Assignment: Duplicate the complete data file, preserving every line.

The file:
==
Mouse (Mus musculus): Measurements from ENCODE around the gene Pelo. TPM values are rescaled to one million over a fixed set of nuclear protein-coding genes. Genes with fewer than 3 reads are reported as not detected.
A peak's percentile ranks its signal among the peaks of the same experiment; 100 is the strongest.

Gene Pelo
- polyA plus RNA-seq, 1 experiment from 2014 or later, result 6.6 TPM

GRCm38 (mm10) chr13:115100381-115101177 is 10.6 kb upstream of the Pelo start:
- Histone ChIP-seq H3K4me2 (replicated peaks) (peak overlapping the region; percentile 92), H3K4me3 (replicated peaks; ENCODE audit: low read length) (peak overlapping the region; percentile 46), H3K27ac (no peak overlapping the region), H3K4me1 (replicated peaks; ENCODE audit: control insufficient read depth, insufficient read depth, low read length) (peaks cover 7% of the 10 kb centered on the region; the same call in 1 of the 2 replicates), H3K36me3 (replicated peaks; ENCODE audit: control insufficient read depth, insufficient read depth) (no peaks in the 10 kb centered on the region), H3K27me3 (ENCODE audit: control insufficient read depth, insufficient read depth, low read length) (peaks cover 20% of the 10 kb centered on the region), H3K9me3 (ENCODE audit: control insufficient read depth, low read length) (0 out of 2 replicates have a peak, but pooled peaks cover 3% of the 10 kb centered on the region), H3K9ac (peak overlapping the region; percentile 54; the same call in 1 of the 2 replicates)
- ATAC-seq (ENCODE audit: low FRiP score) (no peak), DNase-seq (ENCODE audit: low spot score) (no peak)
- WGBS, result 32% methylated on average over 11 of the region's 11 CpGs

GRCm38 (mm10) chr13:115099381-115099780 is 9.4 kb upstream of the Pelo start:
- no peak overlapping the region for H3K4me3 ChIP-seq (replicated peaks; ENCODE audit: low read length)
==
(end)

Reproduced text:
Mouse (Mus musculus): Measurements from ENCODE around the gene Pelo. TPM values are rescaled to one million over a fixed set of nuclear protein-coding genes. Genes with fewer than 3 reads are reported as not detected.
A peak's percentile ranks its signal among the peaks of the same experiment; 100 is the strongest.

Gene Pelo
- polyA plus RNA-seq, 1 experiment from 2014 or later, result 6.6 TPM

GRCm38 (mm10) chr13:115100381-115101177 is 10.6 kb upstream of the Pelo start:
- Histone ChIP-seq H3K4me2 (replicated peaks) (peak overlapping the region; percentile 92), H3K4me3 (replicated peaks; ENCODE audit: low read length) (peak overlapping the region; percentile 46), H3K27ac (no peak overlapping the region), H3K4me1 (replicated peaks; ENCODE audit: control insufficient read depth, insufficient read depth, low read length) (peaks cover 7% of the 10 kb centered on the region; the same call in 1 of the 2 replicates), H3K36me3 (replicated peaks; ENCODE audit: control insufficient read depth, insufficient read depth) (no peaks in the 10 kb centered on the region), H3K27me3 (ENCODE audit: control insufficient read depth, insufficient read depth, low read length) (peaks cover 20% of the 10 kb centered on the region), H3K9me3 (ENCODE audit: control insufficient read depth, low read length) (0 out of 2 replicates have a peak, but pooled peaks cover 3% of the 10 kb centered on the region), H3K9ac (peak overlapping the region; percentile 54; the same call in 1 of the 2 replicates)
- ATAC-seq (ENCODE audit: low FRiP score) (no peak), DNase-seq (ENCODE audit: low spot score) (no peak)
- WGBS, result 32% methylated on average over 11 of the region's 11 CpGs

GRCm38 (mm10) chr13:115099381-115099780 is 9.4 kb upstream of the Pelo start:
- no peak overlapping the region for H3K4me3 ChIP-seq (replicated peaks; ENCODE audit: low read length)